16 September, 2007

From now on...

...you can find me here.

Saying Goodbye

Sunny's mom, Sunny's aunt, Sunny, and John on the bus.

Sofi and Mirko after church on Sunday.

Last coffee with Vladimira.

Kami strikes a pose!

Playing in the fountain.

Kami and Iva performed an unforgettable rendition of the Beatles' 'Yesterday' complete with heavy accents and extreme Balkan styling. I captured most of it on video but promised that I wouldn't make it public, so you'll just have to use your imagination...

Final goodbyes in the stairwell only a few hours before I left.

Camping on Cres

My last weekend in Rijeka, John, Zoran and I decided to go camping on the island of Cres. We took a ferry over to the island and as I was getting settled in my seat I noticed this set of emergency instructions in front of me - especially point #1...

When we got to the island we found out where the trail was and started walking. By the time we got out of the populated town area, it was dark. We wound our way through endless rock-walled sheep pens - we almost ran into a few sheep! - and eventually settled down in an empty rectangle a few hundred meters from the main path. It was beautiful! John set up his hammock, I stayed in a small tent, and Zoran took the ground. We could see so many stars, and it was easy to get a small fire going. In the morning we woke up to a strong breeze and a beautiful view of olive and fig trees, the ocean, and other islands.

Later in the afternoon we went swimming in beautiful crystal clear water before heading home. Other than an awkward walk through Naked Town (a nudist campground), it was one of the best places I've ever camped.

City Life

There are many pictures and stories from my time in Croatia that I never got around to posting on here, but I'm putting up some things from my last few weeks there as a kind of final wrap up session.

Here are a few random shots from around Rijeka:

Kosi Toranj, or, The Leaning Tower

The Korzo

A local sandwich shop.

A magenta scooter parked up the street from our apartment.

A random bird lady. Feed the birds, tuppence a bag...

06 September, 2007

A New Era

A few weeks ago when I was still in Croatia, John said something to the effect of, "It's the end of an era..." referring to our transition away from Rijeka and the changes that are taking place and will continue to.

This may or may not be the official farewell post on this particular record of events (the Croatia blog), but I'm starting fresh over here. There's still some work to be done, but I figured I'd start directing things over that way now, since, you know, I'm not adventuring in Croatia anymore.

15 August, 2007

Important Action Item, MUST READ!

Okay, many of you might already be aware of the phenomenon that is known as "John and Andy".
What you may not know is that there is an exciting new series up. Please, go check it out and definitely leave comments! Even single-worders like 'yes', 'no', 'huh?', 'tasty!', etc. would be appreciated.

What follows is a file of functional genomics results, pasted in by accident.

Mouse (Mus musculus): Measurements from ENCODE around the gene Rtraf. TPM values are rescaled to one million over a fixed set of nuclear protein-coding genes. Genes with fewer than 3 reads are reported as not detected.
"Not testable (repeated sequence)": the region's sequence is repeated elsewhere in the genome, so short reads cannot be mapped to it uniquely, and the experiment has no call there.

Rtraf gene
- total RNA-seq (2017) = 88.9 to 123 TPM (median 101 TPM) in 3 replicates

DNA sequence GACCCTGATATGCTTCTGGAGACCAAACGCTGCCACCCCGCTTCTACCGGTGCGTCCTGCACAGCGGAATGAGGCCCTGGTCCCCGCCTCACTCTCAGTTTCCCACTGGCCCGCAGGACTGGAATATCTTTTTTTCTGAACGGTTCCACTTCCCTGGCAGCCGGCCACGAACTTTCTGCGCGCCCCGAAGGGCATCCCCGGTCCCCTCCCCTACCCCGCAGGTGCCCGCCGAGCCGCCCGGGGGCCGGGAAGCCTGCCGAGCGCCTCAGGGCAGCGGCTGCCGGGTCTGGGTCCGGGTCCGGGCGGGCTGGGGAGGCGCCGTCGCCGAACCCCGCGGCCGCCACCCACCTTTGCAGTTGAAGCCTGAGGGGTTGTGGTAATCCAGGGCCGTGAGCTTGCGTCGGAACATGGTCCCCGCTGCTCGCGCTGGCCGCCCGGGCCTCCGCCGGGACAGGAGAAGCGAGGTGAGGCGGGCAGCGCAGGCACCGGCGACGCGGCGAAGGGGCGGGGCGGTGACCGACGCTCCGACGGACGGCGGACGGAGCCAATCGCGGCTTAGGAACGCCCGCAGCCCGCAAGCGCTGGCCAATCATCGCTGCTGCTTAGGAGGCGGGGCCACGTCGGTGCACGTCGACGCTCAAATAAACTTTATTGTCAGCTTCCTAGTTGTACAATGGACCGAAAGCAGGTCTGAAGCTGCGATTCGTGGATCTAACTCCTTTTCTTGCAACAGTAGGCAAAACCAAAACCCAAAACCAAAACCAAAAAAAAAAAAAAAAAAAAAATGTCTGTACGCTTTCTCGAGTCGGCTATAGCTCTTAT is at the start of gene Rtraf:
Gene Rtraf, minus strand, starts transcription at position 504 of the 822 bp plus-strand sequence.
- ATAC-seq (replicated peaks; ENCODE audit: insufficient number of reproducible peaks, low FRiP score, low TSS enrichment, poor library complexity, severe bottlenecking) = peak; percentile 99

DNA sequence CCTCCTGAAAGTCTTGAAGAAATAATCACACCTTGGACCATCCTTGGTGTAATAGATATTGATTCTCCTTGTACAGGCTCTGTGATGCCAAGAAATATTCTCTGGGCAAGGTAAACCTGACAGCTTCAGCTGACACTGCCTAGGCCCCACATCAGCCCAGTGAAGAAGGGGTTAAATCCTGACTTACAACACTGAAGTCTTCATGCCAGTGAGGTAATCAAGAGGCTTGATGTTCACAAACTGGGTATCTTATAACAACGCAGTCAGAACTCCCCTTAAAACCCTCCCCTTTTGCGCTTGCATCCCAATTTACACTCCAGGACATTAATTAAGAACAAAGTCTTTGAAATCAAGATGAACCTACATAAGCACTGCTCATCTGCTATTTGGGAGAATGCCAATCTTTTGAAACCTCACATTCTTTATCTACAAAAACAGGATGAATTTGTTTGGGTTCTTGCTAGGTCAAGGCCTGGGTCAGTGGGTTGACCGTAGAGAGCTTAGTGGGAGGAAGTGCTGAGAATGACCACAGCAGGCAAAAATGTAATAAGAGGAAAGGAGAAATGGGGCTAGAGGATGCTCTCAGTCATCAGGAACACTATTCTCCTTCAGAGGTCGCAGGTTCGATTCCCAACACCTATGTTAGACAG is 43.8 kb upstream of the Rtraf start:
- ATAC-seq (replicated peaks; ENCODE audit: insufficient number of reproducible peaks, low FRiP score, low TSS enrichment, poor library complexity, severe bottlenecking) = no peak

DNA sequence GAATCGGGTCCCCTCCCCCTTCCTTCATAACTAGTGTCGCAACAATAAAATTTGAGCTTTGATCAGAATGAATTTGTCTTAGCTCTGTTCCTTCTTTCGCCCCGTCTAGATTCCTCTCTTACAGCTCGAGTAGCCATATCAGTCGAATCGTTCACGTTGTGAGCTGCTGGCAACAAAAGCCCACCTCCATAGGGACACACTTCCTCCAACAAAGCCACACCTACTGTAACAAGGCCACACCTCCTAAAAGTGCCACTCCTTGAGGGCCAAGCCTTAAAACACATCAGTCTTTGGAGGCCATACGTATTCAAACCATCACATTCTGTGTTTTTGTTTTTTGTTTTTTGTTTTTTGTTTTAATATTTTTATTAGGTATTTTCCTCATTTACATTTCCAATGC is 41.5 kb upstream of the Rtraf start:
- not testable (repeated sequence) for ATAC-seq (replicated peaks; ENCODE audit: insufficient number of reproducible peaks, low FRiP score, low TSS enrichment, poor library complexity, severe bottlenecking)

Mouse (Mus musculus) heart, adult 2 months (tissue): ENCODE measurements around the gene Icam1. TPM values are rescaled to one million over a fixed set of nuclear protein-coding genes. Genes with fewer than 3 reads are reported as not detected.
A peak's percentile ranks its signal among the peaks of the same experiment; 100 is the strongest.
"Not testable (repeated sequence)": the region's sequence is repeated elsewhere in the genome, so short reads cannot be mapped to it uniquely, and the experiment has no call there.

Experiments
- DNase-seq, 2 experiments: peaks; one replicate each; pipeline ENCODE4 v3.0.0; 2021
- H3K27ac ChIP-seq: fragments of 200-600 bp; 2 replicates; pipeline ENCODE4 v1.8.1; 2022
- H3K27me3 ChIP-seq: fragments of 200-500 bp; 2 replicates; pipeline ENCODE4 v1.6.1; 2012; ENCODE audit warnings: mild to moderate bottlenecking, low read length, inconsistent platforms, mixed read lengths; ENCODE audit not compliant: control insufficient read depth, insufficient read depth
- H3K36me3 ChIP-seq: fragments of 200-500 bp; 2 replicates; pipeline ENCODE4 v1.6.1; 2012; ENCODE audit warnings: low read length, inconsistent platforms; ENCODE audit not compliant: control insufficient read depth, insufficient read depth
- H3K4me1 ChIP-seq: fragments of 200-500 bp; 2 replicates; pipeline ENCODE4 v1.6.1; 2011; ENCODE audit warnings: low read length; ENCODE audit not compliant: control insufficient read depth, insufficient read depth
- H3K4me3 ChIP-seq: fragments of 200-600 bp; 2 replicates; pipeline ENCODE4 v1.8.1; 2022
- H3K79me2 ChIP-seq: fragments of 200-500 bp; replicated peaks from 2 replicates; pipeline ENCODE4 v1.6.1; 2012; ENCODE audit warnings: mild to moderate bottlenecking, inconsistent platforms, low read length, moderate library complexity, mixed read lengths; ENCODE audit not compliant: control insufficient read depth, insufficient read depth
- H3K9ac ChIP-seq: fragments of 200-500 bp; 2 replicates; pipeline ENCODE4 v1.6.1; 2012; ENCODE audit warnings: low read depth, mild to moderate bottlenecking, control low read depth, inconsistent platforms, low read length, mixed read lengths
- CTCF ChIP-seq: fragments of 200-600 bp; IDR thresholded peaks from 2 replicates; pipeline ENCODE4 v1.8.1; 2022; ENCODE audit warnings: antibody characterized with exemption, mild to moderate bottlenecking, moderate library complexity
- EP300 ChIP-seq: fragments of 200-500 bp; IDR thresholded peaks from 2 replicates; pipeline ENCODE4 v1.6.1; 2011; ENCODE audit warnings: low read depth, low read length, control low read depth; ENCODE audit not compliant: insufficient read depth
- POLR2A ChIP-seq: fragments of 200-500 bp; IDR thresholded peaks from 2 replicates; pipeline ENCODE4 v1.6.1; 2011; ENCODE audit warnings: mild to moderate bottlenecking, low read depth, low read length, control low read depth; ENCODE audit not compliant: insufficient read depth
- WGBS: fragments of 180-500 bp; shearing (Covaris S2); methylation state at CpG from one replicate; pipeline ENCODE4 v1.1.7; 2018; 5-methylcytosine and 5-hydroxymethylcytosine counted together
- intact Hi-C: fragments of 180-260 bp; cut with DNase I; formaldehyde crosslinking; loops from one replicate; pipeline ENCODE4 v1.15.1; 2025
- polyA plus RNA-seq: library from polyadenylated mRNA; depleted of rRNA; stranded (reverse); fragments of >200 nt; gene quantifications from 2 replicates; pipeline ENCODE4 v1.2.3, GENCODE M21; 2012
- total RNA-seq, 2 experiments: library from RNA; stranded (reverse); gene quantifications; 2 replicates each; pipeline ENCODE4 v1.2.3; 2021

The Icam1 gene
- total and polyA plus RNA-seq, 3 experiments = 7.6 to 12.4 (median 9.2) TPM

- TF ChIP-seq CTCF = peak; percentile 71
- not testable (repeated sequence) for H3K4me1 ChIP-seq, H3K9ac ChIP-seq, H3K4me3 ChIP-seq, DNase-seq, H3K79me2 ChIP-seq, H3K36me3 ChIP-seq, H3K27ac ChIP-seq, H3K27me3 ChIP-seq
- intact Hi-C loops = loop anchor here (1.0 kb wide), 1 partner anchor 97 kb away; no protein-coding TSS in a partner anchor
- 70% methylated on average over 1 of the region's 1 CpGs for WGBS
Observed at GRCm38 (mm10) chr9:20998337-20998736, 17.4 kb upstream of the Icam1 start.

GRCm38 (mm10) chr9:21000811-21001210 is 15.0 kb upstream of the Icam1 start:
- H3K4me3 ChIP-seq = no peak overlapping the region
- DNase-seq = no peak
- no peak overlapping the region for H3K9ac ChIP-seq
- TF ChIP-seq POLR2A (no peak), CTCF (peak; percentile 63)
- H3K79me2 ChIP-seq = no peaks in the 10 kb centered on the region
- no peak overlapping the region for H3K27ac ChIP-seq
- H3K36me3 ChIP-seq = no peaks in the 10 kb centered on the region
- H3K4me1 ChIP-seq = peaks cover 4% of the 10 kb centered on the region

Let the goodness begin!

10 August, 2007

Excess Baggage: $127.00

It’s pretty cool how 12,700 pennies can be carried around and exchanged quite conveniently using a thin slab of plastic and a piece of paper labeled "credit card receipt."
That’s efficiency right there. I have to say right up front that the rest of this post is just about emotional, touchy-feely stuff and the only part efficiency plays is within an abstract spiritual metaphor. And maybe the fact that I didn’t have to write this all out on paper by hand.

Taylor and I were talking last summer about the first year and speculating about the year ahead of us, and the differences between them, and the good things that we’d miss, and the unhealthy things that we wouldn’t. Looking concerned, she said something to the effect of, “Am I going to have this much baggage from every year of ministry? I’ve only gotten through one so far…”

It’s a frightening thought, but one that probably describes the truth more than I’d care to admit. Maybe that’s why I kept finding myself thinking of this year as some sort of final test. And why I didn’t feel comfortable making any long-term commitments or life plans but just wanted to focus on making it through the year. And why the first month or so I felt somewhat depressed and unable to convince myself to dive full-force into things that had already started, but would have rather gone someplace remote and uninhabited to hibernate for 2 or 4 or 7 weeks.

Looking back, I think the answer to Taylor’s worried question is, Yes, there’s always baggage. And my categorization of this year as a "final" test was wishful thinking. Probably more like a first mid-term, freshman year. Of high school. But I digress.

What is emotional baggage, anyway? Isn’t it just pain and suffering that is converted into scars and fears and habits of self-defense over time? This conversion process is like converting some set amount of value into, say, gold bars. Or bronze or lead, even. Gold bars are great, and you can’t deny that they add up to a lot of money. But they’re not the most convenient or logical way to carry currency. Even less so would be large chunks of non-precious metal. Similarly, our emotional baggage often comes from real and legitimate trauma or distress, and represents something significant (if unwieldy). In all of this, many wise people seem to think that there can be value in pain and suffering. We can learn things through pain, we can hardly avoid being changed by suffering, and hardship makes us stronger as we learn to face resistance. Pain, suffering, and hardship are often the most effective teachers of humility, integrity, endurance, perseverance, mercy, and compassion. I’m sure there are other benefits, too.